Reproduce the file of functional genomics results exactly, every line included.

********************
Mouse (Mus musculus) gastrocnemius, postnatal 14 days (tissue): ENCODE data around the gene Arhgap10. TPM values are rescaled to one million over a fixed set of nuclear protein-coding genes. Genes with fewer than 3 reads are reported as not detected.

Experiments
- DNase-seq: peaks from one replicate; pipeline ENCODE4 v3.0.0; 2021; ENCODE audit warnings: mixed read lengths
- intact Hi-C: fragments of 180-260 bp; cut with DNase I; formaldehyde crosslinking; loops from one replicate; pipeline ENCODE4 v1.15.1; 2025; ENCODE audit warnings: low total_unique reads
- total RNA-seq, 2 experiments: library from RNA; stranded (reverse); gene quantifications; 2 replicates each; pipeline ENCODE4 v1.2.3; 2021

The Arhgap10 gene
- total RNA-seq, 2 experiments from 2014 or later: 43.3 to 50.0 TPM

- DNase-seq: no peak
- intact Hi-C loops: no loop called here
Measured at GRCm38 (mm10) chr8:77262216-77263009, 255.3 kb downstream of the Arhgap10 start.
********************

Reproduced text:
Mouse (Mus musculus) gastrocnemius, postnatal 14 days (tissue): ENCODE data around the gene Arhgap10. TPM values are rescaled to one million over a fixed set of nuclear protein-coding genes. Genes with fewer than 3 reads are reported as not detected.

Experiments
- DNase-seq: peaks from one replicate; pipeline ENCODE4 v3.0.0; 2021; ENCODE audit warnings: mixed read lengths
- intact Hi-C: fragments of 180-260 bp; cut with DNase I; formaldehyde crosslinking; loops from one replicate; pipeline ENCODE4 v1.15.1; 2025; ENCODE audit warnings: low total_unique reads
- total RNA-seq, 2 experiments: library from RNA; stranded (reverse); gene quantifications; 2 replicates each; pipeline ENCODE4 v1.2.3; 2021

The Arhgap10 gene
- total RNA-seq, 2 experiments from 2014 or later: 43.3 to 50.0 TPM

- DNase-seq: no peak
- intact Hi-C loops: no loop called here
Measured at GRCm38 (mm10) chr8:77262216-77263009, 255.3 kb downstream of the Arhgap10 start.